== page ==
Coffee packaging demands inherent functionality. Not only does it need to ensure shelf-life, but it must also protect flavour and – in the interest of marketability – have visual appeal. To meet demand for the mass market, coffee packaging should also run efficiently on existing packaging lines.
Historically, functional coffee packaging has been achieved with a triple layered structure made up of PET, aluminium, and polyethylene. While this solution runs well on packaging lines and provides a good barrier against oxygen, moisture, and light, they are not easily recyclable.
With packaging waste in the spotlight – the European Commission is proposing to set packaging recycling targets via its EU Packaging and Packaging Waste Regulation – the pressure is on to develop functional solutions for industry that are easier to recycle.
A collaboration between Swedish coffee roaster Löfbergs and packaging supplier Amcor has sought to do just that.
Preserving the flavour and aroma of coffee
Löfbergs and Amcor have a ‘longstanding’ partnership, explained Trevor Davis, marketing director, coffee, pet care & specialty at Amcor.
“Our journey started with the phaseout of fossil plastic in their packaging and transition to bio-based alternatives. Today, the coffee producer has switched to our [mono-material] coffee soft packs,” he told FoodNavigator.
The new pack is a combination of polyethylene films and an Amcor barrier coating – a thin layer of high-performance plastic EVOH – which Davis said makes it ‘ideal for recycling’. “Once disposed of properly, the product should begin its next journey as feedstock for mechanical or chemical recycling.
“As someone who has worked with mechanical and chemical recycling, I have seen first-hand that these structures have a valuable role to play as feedstock for another product.”
From a functionality perspective, the EVOH layer provides an ‘excellent’ barrier to preserve taste and aroma, with results similar to metallized coatings. As Davis explained, metallized coatings can provide a good barrier to light, moisture and oxygen, but they can be difficult to recycle. “By using less EVOH, the packaging can be more easily recycle, and can be recovered and reused.”
The flexible packaging format meets the needs of the value chain, we were told. “In the coffee industry, flexible packaging has been used for roast and ground coffee for decades. It is lighter weight, convenient, and offers product production – in addition to providing coffee brands with an opportunity to better highlight new flavours and attract customers.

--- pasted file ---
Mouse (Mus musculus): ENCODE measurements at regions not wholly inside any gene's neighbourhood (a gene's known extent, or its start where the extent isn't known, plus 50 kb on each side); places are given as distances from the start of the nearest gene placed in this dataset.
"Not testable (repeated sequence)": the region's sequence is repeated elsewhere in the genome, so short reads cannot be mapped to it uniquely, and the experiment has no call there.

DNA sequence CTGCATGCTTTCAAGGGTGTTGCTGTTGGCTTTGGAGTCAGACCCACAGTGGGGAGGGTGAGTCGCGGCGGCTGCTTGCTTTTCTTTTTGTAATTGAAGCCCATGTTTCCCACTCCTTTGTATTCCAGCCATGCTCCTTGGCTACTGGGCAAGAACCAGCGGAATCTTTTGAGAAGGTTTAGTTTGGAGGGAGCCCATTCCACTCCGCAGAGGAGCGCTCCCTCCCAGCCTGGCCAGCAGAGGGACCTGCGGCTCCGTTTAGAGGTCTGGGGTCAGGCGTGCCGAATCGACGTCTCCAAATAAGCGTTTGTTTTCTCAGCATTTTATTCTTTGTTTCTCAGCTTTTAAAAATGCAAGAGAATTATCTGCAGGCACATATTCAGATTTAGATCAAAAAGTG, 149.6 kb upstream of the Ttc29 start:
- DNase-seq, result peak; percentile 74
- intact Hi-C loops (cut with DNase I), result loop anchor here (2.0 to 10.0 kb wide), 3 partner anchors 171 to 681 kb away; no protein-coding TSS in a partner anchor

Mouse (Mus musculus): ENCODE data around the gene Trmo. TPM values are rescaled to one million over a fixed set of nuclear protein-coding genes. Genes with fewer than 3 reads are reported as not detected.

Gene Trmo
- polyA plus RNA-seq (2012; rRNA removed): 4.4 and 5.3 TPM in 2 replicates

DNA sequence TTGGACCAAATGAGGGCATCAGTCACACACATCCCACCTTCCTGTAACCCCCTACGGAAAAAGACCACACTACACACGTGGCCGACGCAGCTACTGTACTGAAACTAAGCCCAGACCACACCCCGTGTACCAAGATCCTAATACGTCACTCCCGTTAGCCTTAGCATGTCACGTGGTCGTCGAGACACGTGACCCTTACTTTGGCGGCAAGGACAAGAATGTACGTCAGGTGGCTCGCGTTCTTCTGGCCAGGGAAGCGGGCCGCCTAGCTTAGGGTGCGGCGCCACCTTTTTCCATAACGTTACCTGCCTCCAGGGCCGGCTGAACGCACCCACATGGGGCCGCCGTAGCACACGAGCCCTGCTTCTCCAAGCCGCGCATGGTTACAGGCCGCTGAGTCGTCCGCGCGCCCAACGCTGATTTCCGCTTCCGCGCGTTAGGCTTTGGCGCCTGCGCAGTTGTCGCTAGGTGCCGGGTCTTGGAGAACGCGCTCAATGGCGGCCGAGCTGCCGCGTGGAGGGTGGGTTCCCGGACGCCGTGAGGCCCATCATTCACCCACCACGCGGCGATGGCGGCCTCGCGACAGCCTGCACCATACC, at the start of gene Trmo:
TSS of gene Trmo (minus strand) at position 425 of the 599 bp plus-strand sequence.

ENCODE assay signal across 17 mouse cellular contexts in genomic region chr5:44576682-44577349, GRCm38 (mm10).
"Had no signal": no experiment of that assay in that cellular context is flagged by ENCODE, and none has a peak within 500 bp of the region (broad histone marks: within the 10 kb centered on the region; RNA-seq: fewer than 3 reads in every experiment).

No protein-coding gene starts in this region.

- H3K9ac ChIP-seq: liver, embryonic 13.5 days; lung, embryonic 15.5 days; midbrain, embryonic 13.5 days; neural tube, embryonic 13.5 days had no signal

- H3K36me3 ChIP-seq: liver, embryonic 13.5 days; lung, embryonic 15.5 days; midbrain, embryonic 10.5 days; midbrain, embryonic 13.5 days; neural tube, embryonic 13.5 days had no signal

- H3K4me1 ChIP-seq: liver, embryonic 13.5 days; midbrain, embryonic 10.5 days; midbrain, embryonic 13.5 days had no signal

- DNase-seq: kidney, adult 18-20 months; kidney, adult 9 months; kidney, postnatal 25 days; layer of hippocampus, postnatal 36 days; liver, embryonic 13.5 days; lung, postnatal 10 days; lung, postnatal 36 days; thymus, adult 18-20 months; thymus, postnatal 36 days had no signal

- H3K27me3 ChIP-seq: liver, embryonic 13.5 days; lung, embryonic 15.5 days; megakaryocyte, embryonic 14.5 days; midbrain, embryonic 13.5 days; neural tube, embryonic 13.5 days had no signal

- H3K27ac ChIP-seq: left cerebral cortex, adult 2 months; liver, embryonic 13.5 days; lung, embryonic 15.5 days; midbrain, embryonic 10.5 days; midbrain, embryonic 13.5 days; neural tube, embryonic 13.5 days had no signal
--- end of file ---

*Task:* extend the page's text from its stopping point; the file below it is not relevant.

“Flexible packaging is also ideal for the e-commerce channel. Robust, e-commerce ready packaging is key to avoid burst packs, for coffee products travelling through the e-commerce supply chain.”
This is significant, given that the average e-commerce pack is dropped 17 times on route. “The toughness of multi-layer packages, and their ability to flex upon drops and additional handling makes it ideal for online channels.”
Aligning with the Circular Economy for Flexible Packaging
But being flexible is not enough. Pressure is mounting for makers of flexible packaging to improve its sustainability credentials, with more than 180 European companies, associations and organisations committing to the Circular Economy for Flexible Packaging (CEFLEX).
Its objective is to make all flexible packaging in Europe circular by 2025.
“As the world moves towards circularity, the focus is now on creating packaging that complied with CEFLEX design for recycling guidelines and can offer significant carbon footprint reduction compared to previous packaging, with no compromise on performance,” said Amcor’s David.
For Löfbergs, the solution helps reduce its packaging footprint. Compared to its previous coffee packaging, the new pack has a 55% reduced carbon footprint.
“This is an amazing step forward – not just for us, but for the entire coffee industry,” said Madelene Breiling, head of operational development at Löfbergs.
“We believe that our innovation is ground-breaking. Until now, most coffee packages on the market have been multilayer, flexible plastic laminates that are not suitable for collection, sorting or recycling. Our challenge was to find a thin packaging solution made of a mono polymer that run seamlessly on high-speed machines.”
The roaster also had to ensure the packaging would maintain the same efficiency targets, low energy consumption, and ‘most importantly’, the same barrier properties to avoid affecting production and shelf-life. Above all, Breiling stressed, it had to preserve freshness and aroma.
“The new packaging material had to comply with regulatory requirements in our focus markets. [Amcor’s solution] for coffee met all these criteria, and we believe that we are now at the forefront of development more sustainable coffee packaging solutions.”
Amcor’s recyclable packaging for coffee is not the only solution on the market, but the supplier believes it offers ‘more advantages’ than its competitors, such as reducing overweight and excess plastic, and minimising the EVOH content while maintaining the desired barrier levels.
“The product has been widely tested over 50 packaging lines, indicating that it is fully industrialised – and not a prototype or pilot product,” Davis told this publication.
The innovation is helping both companies work towards their separate sustainability goals: Löfbergs to achieve zero waste by 2030, and Amcor to make all of its packaging recyclable, reusable, or compostable by 2025.
Löfbergs’ new coffee pouch has already launched into stores in Sweden.